It has been an interesting year for covered bonds. While few asset classes outside commodities have flourished in the current market conditions, covered bonds on aggregate have enjoyed relatively good performance. This has ranged from being among the least bad performers in the credit universe in some of the newer covered bonds markets – such as Spain and the UK – to delivering very good returns in absolute terms in some of the more established markets – like Germany and France.
This has attracted considerable new attention to the sector from players on both sides of the net: issuers with no history in covered bonds have been bringing deals to market, with a number of inaugural issues – often from new markets like Italy – coming in 2008. Meanwhile, investors have been turning their attention in increasing numbers to an asset class that promises to outperform in difficult times. There has been much debate as to where these investors are coming from – or, more accurately, whether the rise of covered bonds will be offset elsewhere as investors turn their backs on other asset classes.
RMBS is one of the most obvious comparisons to make. Many people argue RMBS has been discredited, and that the asset class is set for terminal decline, in which case an argument can be made that covered bonds make a natural replacement.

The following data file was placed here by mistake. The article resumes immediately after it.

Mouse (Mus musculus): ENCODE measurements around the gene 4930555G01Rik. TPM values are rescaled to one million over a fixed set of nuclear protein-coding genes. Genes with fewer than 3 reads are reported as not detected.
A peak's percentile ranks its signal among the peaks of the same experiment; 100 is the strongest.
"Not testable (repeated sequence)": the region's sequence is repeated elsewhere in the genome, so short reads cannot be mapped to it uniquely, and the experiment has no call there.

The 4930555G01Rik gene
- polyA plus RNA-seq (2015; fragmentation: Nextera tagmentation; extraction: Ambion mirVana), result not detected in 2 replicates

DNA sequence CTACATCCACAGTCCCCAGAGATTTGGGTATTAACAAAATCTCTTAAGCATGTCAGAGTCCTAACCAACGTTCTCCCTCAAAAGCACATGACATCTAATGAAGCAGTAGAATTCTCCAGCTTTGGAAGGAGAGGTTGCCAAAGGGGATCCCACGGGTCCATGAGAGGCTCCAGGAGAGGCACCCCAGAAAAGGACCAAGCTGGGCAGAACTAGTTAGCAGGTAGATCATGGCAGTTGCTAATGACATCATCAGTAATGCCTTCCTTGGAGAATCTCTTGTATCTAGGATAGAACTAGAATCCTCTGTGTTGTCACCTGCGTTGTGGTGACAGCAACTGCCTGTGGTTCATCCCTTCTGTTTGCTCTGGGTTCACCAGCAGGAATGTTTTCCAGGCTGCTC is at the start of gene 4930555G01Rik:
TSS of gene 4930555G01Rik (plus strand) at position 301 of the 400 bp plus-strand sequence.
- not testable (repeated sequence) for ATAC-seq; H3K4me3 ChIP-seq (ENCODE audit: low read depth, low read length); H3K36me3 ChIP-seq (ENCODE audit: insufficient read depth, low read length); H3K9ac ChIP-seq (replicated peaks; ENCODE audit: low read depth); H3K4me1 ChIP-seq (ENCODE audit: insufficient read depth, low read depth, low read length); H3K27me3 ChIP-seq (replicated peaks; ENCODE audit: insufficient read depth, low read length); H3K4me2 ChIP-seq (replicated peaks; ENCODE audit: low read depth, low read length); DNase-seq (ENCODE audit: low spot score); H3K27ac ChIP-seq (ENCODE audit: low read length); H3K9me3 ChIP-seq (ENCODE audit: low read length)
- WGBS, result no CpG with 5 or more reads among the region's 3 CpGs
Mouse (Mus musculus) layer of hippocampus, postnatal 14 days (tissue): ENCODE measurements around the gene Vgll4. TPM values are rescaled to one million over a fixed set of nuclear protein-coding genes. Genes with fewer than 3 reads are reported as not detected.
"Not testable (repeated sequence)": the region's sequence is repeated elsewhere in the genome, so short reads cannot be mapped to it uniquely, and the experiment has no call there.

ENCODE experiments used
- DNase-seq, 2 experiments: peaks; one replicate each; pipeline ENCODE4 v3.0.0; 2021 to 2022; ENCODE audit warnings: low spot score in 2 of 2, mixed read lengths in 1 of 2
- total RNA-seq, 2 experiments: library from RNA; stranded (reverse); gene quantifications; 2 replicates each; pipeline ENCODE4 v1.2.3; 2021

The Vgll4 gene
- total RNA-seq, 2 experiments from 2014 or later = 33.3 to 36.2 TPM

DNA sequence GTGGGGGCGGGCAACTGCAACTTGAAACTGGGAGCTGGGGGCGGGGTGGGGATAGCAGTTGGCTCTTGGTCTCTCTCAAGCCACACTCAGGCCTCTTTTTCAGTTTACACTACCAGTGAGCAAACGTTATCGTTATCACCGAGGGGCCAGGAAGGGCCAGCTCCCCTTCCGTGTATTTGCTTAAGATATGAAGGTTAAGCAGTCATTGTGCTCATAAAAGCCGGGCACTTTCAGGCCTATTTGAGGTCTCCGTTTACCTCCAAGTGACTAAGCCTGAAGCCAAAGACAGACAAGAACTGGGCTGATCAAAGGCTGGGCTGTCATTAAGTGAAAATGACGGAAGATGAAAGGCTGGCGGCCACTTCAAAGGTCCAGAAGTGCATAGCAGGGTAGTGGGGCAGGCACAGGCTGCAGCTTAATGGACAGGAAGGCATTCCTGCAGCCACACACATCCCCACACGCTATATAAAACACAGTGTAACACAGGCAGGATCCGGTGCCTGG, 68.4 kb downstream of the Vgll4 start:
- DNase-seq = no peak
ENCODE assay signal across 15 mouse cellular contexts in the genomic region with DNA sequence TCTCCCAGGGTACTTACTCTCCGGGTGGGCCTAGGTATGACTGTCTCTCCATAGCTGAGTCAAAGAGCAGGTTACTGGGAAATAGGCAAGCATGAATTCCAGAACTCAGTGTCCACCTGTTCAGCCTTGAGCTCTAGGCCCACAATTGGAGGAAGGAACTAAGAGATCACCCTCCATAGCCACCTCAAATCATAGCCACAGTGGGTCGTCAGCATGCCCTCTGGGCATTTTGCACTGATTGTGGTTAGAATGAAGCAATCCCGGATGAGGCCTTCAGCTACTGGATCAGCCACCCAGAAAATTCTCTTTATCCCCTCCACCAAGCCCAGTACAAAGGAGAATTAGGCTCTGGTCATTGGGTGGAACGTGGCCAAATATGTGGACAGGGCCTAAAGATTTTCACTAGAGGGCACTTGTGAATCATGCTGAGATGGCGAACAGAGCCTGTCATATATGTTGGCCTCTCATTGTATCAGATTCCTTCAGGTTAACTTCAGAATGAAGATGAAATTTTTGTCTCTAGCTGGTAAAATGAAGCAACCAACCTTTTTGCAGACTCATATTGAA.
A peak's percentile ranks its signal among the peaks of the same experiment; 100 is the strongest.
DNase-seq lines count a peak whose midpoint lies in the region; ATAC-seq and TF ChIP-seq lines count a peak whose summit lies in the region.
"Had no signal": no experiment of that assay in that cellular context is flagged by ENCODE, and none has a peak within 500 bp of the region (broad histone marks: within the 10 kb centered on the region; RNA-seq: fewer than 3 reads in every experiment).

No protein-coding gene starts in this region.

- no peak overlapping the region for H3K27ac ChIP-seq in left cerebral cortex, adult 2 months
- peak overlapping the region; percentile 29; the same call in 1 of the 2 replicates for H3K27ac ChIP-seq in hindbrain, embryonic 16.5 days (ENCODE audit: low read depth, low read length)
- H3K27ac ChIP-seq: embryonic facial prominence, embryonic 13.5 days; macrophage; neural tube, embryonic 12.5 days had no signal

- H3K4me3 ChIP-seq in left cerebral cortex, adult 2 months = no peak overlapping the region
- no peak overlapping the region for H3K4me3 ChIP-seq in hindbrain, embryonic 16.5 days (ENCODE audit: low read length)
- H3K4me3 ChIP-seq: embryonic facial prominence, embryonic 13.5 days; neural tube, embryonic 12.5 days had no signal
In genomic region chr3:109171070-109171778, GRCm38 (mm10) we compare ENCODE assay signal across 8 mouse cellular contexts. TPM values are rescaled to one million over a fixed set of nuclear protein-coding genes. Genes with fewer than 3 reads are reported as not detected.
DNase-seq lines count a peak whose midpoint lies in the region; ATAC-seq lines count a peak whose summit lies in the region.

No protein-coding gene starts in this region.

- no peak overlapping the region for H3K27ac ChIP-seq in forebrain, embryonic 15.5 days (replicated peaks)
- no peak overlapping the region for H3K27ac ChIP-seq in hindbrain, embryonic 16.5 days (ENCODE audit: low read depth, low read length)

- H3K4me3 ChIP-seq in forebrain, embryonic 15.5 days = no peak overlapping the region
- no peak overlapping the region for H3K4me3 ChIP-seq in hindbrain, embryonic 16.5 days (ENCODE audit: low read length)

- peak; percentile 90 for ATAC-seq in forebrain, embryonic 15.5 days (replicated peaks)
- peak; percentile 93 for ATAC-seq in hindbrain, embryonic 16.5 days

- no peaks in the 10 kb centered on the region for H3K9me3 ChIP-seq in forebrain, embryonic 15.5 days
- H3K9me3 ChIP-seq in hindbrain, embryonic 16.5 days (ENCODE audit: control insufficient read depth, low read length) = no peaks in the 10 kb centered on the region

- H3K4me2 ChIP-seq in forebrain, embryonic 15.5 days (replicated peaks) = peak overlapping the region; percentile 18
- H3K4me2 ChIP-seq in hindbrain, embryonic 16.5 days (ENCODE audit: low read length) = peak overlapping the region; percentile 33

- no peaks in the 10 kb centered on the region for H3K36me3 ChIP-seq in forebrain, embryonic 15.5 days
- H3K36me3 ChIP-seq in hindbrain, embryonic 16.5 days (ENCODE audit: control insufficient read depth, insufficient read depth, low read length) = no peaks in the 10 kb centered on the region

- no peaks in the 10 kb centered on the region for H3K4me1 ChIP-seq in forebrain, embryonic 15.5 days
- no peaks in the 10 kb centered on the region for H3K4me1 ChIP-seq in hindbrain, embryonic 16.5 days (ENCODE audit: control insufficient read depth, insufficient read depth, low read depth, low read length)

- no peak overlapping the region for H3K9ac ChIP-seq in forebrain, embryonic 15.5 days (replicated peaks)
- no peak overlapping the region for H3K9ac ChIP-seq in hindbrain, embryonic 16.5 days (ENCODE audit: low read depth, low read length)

This is, however, an oversimplification. As our article comparing covered bonds with structured products (page 20) outlines, the similarities between the two products do not extend much further than the mortgages underlying them. There are, in fact, significant differences between them and their risk profiles, a product of their structures (covered bonds tend to be structured as bullets while RMBS transactions amortise) and the recourse to the issuer provided by covered bonds. This accounts for the differences in the types of investor the different markets have traditionally attracted – and are likely to continue to attract.
Yet undeniably covered bonds have looked increasingly attractive relative to a number of other sectors and it is obvious that the product's success as an asset class has, to some extent, been at the expense of a number of other credit products.
It has not been all plain sailing. The industry faces a range of challenges, particularly pertaining to the wide disparity between markets – not only between those that already exist, but, even more challengingly, between those just emerging now or planning to emerge in the foreseeable future. Many of these differences are based in cultural and legislative traditions and will be difficult to change, while others may be ironed out to create something a little more standardised from the patchwork quilt of markets which acts as a barrier to entry for some investors.
The other headline-grabbing challenge for covered bonds has been market making, which broke down as market volatility increased. The system is yet to be adequately fixed, although much attention has been given to this problem by regulators, investment banks and trading technology providers.
Considering these obstacles, the big question is whether covered bonds can live up to their hype.